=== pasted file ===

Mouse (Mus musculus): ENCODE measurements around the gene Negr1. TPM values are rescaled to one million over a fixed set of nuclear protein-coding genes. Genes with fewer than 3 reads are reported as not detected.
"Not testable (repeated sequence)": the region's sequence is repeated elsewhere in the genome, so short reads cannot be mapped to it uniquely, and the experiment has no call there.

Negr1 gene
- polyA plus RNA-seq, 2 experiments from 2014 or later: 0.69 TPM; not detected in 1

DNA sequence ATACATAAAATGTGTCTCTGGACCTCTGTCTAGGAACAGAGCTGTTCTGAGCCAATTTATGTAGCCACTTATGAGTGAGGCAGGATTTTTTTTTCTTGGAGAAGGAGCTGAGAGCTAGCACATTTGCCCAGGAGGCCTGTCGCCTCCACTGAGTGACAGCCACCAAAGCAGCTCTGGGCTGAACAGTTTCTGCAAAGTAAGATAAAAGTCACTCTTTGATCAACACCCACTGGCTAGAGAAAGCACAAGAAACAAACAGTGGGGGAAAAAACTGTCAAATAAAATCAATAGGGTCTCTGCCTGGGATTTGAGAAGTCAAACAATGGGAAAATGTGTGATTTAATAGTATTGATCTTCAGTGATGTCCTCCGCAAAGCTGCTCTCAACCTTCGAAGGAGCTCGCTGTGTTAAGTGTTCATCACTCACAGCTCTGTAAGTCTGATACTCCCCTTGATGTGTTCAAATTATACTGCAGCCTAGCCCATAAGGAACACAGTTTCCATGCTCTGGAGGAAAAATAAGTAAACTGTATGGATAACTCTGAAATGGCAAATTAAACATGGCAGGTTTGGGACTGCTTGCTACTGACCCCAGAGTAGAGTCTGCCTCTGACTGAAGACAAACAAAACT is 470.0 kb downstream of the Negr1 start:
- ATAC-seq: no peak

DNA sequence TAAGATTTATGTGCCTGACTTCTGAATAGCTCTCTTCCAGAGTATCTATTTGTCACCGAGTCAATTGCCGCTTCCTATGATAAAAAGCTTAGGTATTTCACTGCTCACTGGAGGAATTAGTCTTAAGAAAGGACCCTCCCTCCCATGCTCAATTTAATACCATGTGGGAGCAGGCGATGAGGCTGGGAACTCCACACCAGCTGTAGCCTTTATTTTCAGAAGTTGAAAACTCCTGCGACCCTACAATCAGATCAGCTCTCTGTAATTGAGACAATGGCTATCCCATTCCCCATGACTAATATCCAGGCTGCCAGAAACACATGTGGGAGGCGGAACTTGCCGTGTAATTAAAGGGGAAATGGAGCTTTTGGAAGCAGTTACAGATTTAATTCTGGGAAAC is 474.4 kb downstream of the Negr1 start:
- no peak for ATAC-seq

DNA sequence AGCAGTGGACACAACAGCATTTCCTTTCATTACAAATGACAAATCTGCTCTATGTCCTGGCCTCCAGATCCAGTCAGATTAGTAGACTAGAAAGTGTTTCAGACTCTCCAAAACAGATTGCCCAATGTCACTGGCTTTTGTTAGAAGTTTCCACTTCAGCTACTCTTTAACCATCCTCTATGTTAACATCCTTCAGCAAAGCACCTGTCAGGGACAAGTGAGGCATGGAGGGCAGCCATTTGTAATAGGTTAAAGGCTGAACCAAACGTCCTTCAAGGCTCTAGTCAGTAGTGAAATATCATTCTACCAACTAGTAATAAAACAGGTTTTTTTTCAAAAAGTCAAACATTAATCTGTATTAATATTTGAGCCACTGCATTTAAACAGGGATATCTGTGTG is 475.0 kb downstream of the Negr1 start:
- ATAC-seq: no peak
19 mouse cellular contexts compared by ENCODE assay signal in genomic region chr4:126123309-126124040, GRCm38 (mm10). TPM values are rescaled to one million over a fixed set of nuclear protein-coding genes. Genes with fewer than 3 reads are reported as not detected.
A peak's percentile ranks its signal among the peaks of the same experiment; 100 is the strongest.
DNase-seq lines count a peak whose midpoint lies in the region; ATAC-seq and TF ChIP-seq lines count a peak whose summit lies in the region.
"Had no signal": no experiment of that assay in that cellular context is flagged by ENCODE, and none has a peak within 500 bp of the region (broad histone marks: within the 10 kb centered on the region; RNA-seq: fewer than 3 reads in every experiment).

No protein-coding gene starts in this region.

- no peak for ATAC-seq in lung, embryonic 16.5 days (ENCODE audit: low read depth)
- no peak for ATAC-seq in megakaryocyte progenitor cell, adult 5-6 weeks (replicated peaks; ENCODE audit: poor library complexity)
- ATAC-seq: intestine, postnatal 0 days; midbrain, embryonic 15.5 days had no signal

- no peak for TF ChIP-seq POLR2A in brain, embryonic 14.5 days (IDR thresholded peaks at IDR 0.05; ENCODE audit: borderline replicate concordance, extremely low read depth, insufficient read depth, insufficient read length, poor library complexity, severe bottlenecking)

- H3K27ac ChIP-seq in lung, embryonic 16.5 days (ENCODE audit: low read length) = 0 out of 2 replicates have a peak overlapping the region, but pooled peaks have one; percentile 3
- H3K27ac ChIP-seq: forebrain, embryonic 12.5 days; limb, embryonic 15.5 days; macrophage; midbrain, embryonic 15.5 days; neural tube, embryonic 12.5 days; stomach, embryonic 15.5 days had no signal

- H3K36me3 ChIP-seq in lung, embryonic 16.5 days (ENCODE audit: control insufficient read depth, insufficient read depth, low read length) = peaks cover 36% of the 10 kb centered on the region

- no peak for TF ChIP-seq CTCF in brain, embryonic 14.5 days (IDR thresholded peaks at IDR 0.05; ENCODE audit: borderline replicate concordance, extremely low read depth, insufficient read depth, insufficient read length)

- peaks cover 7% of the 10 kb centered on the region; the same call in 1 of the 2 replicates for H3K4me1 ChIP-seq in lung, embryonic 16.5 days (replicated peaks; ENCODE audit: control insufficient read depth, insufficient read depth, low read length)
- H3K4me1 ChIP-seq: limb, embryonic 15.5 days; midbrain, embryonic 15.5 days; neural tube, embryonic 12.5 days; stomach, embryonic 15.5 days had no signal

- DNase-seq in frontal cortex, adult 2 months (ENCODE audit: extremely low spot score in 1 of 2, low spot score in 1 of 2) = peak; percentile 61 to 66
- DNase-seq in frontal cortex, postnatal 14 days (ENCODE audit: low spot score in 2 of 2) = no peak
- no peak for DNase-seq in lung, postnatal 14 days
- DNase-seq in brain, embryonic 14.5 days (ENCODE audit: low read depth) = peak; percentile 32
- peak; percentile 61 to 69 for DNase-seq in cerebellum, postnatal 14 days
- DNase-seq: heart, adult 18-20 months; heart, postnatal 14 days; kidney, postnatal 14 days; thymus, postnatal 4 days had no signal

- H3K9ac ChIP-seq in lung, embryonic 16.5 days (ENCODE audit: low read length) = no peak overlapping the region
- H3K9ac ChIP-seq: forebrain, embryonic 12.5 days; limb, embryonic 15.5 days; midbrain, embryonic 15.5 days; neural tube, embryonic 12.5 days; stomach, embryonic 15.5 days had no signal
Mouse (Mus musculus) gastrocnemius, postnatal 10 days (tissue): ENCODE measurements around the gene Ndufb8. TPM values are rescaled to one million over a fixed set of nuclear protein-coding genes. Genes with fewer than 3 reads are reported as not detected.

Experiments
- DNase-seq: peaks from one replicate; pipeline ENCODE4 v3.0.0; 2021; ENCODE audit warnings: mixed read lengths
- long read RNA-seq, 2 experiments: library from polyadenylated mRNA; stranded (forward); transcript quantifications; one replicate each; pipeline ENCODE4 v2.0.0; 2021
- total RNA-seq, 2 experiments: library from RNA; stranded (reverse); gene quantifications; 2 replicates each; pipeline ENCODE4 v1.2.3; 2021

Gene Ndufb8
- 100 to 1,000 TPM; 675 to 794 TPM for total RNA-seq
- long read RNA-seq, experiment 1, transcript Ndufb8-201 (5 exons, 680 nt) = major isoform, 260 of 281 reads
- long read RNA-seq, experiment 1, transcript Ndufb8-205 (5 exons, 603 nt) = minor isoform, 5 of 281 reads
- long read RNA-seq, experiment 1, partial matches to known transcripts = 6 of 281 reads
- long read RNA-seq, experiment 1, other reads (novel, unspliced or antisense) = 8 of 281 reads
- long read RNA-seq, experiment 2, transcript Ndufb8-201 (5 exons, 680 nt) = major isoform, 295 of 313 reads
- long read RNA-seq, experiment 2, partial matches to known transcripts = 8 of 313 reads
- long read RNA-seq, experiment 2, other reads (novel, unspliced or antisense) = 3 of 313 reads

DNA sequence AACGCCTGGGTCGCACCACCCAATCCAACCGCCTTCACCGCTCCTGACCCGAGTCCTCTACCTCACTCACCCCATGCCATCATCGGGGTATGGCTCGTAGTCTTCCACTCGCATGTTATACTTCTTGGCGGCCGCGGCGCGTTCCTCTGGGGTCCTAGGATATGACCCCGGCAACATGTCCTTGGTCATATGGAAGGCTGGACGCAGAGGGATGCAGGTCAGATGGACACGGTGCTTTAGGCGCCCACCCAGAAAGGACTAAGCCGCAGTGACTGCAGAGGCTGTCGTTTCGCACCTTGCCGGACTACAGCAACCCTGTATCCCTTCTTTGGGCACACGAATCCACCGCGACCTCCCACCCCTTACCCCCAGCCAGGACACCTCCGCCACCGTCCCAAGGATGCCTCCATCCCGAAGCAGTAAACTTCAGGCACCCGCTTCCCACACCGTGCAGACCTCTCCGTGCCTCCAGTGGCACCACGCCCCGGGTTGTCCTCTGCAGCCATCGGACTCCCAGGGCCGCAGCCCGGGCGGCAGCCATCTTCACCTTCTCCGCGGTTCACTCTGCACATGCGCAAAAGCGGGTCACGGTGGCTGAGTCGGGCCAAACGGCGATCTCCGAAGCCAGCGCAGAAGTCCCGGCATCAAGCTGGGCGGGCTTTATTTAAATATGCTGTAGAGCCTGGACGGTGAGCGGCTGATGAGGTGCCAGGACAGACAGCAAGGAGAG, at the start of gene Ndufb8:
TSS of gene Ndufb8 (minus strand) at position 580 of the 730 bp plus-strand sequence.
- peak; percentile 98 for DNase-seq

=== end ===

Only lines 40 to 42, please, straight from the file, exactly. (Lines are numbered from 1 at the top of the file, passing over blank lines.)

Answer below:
- 100 to 1,000 TPM; 675 to 794 TPM for total RNA-seq
- long read RNA-seq, experiment 1, transcript Ndufb8-201 (5 exons, 680 nt) = major isoform, 260 of 281 reads
- long read RNA-seq, experiment 1, transcript Ndufb8-205 (5 exons, 603 nt) = minor isoform, 5 of 281 reads